The “Penny Lane” single was a chart success for The Beatles in 1967. In fact, it was a double A-side with “Strawberry Fields Forever”. So it’s not surprising the record topped the charts worldwide. However, the song is now available on many Beatles’ albums, including the “Magical Mystery Tour” and “1” (One).
Recorded: 29th December, 1966 to 17th January, 1967
Format: 7-inch record Double A-side (flip side being, “Strawberry Fields Forever“)
Studio: EMI, London
Genre: Progressive pop, baroque pop, psychedelic pop, psychedelic rock
Track Duration: 3:03
Record Label: Parlophone (UK) Capitol (US)
Producer: George Martin
Engineer: Geoff Emerick
Paul McCartney: vocal, pianos, bass, harmonium, tambourine, effects
John Lennon: backing vocal, piano, guitar, congas, handclaps
George Harrison: backing vocal, lead guitar, handclaps
Ringo Starr: drums, handbell
George Martin: piano, orchestral arrangement
Ray Swinfield, P. Goody, Manny Winters: flutes, piccolos
David Mason: piccolo trumpet solo
Leon Calvert, Freddy Clayton, Bert Courtley, Duncan Campbell: trumpets, flugelhorn
Dick Morgan, Mike Winfield: oboes, cor anglais
Frank Clarke: double bass
Double A-side Release
Imagine waking up on the 13th February, 1967, knowing there is a new single by The Beatles on sale that day. Then imagine again that this single is a double A-side with Penny Lane on one side and Strawberry Fields Forever on the other side!
Penny Lane is a road in Liverpool but it also describes the wider area in general. Within the area was major bus terminus close to Smithdown Place roundabout. The bus station was a vital connection point for John Lennon, Paul McCartney and George Harrison while they were at school.
“A lot of our formative years were spent walking around those places. Penny Lane was the depot I had to change buses at to get from my house to John’s and to a lot of my friends. It was a big bus terminal which we all knew very well. I sang in the choir at St Barnabas Church opposite.”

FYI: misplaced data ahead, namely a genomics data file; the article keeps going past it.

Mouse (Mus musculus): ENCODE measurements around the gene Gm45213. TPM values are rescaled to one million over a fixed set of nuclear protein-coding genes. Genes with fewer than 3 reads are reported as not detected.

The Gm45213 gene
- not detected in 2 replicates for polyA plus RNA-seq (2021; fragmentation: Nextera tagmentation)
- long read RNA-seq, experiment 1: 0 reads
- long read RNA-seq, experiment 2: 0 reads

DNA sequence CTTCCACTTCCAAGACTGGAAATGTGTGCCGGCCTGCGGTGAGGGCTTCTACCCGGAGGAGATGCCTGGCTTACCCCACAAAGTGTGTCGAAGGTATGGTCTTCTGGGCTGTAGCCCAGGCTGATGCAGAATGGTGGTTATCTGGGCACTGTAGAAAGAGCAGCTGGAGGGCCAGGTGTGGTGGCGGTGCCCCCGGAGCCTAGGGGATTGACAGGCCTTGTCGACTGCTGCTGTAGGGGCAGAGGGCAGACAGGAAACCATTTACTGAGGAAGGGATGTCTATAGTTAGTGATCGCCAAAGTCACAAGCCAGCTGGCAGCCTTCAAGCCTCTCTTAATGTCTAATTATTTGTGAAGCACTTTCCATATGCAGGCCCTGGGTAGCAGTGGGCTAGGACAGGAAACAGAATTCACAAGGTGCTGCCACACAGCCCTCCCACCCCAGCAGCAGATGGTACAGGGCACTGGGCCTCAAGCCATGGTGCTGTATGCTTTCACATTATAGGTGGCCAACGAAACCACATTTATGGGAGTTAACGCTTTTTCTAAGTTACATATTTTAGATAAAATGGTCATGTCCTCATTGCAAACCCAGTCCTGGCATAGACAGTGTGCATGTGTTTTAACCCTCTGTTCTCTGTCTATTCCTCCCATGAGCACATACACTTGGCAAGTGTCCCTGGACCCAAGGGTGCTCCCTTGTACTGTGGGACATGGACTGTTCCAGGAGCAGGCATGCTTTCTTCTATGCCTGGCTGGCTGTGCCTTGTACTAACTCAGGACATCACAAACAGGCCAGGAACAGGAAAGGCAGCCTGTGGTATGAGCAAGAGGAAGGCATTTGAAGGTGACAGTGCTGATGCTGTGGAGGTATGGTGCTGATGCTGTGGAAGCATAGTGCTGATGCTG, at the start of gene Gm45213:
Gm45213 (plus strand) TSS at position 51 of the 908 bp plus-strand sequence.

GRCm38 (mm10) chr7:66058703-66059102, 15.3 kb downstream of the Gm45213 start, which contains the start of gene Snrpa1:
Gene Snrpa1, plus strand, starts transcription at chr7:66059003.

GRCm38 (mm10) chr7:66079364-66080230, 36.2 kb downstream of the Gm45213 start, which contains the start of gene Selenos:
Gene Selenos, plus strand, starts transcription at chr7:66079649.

“The bank was there, and that was where the tram sheds were and people waiting and the inspector stood there, the fire engines were down there. It was just reliving childhood.”
Rolling Stone Magazine, 1968
Although the song is an absolute classic, the scene suggests some surreal, almost kaleidoscopic images. For example, “beneath the blue suburban skies” suggests a sunny summer’s day – “in summer meanwhile back”. On the other hand we get “the fireman rushes in from the pouring rain”.
Then there is “a pretty nurse is selling poppies from a tray” suggesting it could be close to Remembrance Day (11th November). So, as well as it being a clear sunny day in summer, it is also winter at the same time. Of course, their memories could be from over a period of time and not from one particular day.
Although the fire station was not in the immediate area, the barber shop was. Then there is a reference to some slang words “Four of fish and finger pies”. “A four of fish” being what you would ask for in a traditional fish and chip shop – fourpennyworth of fish and chips. However, the “finger pie” rather crudely refers to intimate petting!
“And we put in a joke or two: ‘Four of fish and finger pie.’ The women would never dare say that, except to themselves. Most people wouldn’t hear it, but ‘finger pie’ is just a nice little joke for the Liverpool lads who like a bit of smut.”
Paul McCartney, 1967
Paul McCartney wrote “Penny Lane” while John Lennon wrote “Strawberry Fields Forever”. They both had different memories of their childhood, of course.
“We were often answering each other’s songs so it might have been my version of a memory song but I don’t recall. It was childhood reminiscences: there is a bus stop called Penny Lane. There was a barber shop called Bioletti’s with head shots of the haircuts you can have in the window and I just took it all and arted it up a little bit to make it sound like he was having a picture exhibition in his window.